A third doctor reviewed the two doctors' findings as well as Sterling's brain scans and concurred with their conclusions that he "lacks the capacity to function as trustee."

Donald Sterling's attorney, Maxwell Blecher, contested the doctors' findings in remarks Tuesday to The Associated Press.

"Anybody at his age level on a brain scan would probably show some impairment. But that doesn't mean you forget where your car keys are and you're incompetent," Blecher said. "There isn't the slightest evidence he's incapable of managing his affairs."

Donald Sterling said in a statement that he's not just fighting for the Clippers but taking a stand against the NBA, which he called "a band of hypocrites and bullies" and "despicable monsters" who want "to take away our privacy rights and freedom of speech."

"As I've said previously, if Donald chooses to litigate against us, so be it," Silver said. "So it's going to take longer than we had hoped for this transaction to close, but it'll get done ultimately. It's just a question of time."

Ballmer's attorney, Adam Streisand, said he was pleased with the trial schedule and "confident that after the trial the court is going to bless this transaction."

The NBA's general counsel, Rick Buchanan, warned in a court papers that if the judge didn't confirm Shelly Sterling's sole trusteeship and if her deal with Ballmer "is not promptly consummated, there will be substantial harm" to the Clippers, the NBA and even The Sterling Family Trust — the last of which would be responsible for the NBA's costs related to the legal proceedings that result.

Buchanan said a recent independent survey of more than 500 Clippers fans found the majority would be less likely to support the team if Donald Sterling remained its owner. Buchanan said thousands of NBA fans worldwide have contacted the league directly or via social media to say they're hurt or embarrassed by his views and aren't sure they'll continue supporting the league and its teams. He also cited NBA player worries about the impact for the team with the upcoming NBA draft.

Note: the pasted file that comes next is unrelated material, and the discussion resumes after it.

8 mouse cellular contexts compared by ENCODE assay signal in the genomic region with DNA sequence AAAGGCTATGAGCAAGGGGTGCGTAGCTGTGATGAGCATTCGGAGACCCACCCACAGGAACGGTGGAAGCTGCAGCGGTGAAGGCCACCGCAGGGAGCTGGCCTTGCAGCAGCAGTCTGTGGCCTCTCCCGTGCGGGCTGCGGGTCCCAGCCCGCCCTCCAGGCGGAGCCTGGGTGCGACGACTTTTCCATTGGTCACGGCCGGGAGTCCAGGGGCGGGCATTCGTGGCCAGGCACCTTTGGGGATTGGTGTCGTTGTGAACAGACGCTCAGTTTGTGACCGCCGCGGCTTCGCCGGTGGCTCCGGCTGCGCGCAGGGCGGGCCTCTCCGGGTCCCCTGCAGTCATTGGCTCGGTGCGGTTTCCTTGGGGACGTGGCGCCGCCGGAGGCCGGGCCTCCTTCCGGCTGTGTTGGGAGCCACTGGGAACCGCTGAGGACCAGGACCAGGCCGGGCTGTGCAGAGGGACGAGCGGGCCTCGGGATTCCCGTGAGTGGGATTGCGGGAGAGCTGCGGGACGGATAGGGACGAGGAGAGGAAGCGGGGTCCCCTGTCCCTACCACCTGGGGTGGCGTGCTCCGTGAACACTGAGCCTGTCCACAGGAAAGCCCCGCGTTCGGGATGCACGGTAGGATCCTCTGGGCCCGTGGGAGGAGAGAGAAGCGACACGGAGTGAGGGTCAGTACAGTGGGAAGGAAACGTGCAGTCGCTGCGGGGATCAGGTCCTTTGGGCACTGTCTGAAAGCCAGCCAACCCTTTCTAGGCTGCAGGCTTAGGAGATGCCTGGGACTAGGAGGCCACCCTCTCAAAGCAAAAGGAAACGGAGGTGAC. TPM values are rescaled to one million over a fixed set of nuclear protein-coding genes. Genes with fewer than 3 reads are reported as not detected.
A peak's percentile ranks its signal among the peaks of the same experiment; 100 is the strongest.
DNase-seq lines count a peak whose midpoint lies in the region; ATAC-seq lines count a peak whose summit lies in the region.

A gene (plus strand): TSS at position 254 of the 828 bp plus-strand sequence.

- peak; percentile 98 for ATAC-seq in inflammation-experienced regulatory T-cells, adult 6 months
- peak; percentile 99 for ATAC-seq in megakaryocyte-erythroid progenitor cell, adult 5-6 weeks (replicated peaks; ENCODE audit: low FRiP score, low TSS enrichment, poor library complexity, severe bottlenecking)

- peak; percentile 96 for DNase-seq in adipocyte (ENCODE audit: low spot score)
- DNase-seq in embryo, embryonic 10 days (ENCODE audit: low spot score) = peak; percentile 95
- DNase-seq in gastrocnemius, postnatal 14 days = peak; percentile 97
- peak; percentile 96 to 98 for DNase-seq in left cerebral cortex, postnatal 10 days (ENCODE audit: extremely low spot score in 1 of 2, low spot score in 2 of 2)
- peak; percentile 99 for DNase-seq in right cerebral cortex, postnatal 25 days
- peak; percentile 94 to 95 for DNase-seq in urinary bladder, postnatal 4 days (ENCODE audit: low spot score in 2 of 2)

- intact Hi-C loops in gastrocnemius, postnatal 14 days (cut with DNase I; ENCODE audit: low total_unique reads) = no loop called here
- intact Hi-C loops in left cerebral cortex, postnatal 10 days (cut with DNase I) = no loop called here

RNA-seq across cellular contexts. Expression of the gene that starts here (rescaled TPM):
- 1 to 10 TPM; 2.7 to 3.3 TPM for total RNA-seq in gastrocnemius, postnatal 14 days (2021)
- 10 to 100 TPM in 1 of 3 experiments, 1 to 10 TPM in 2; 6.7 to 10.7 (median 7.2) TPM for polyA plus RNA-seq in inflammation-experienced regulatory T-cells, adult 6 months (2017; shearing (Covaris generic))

"Mr. Sterling's continued ownership is damaging the Clippers' and NBA's relationships with existing and potential business partners and licenses," Buchanan wrote. He said nearly all of the Clippers' local sponsors have terminated or suspended their relationships with the team, including Adidas, Commerce Casino and Hotel, Red Bull, Mandalay Bay Hotel, Virgin America and Mercedes.

Shelly Sterling's court bid aims to have a judge confirm her authority as sole trustee to ensure the Ballmer sale moves forward.

Blecher said that a representative for Donald Sterling would be at any hearing, and that the next step is to have other doctors evaluate Donald Sterling.

"I have no doubt at the end of the day the court is not going to say he's incompetent," Blecher said. "That's a very high burden in the probate court — otherwise people would get their sisters and wife and brother-in-laws and everybody declared incompetent."

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AP Basketball Writer Tim Reynolds in Miami contributed to this report.

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Tami Abdollah can be reached at http://www.twitter.com/latams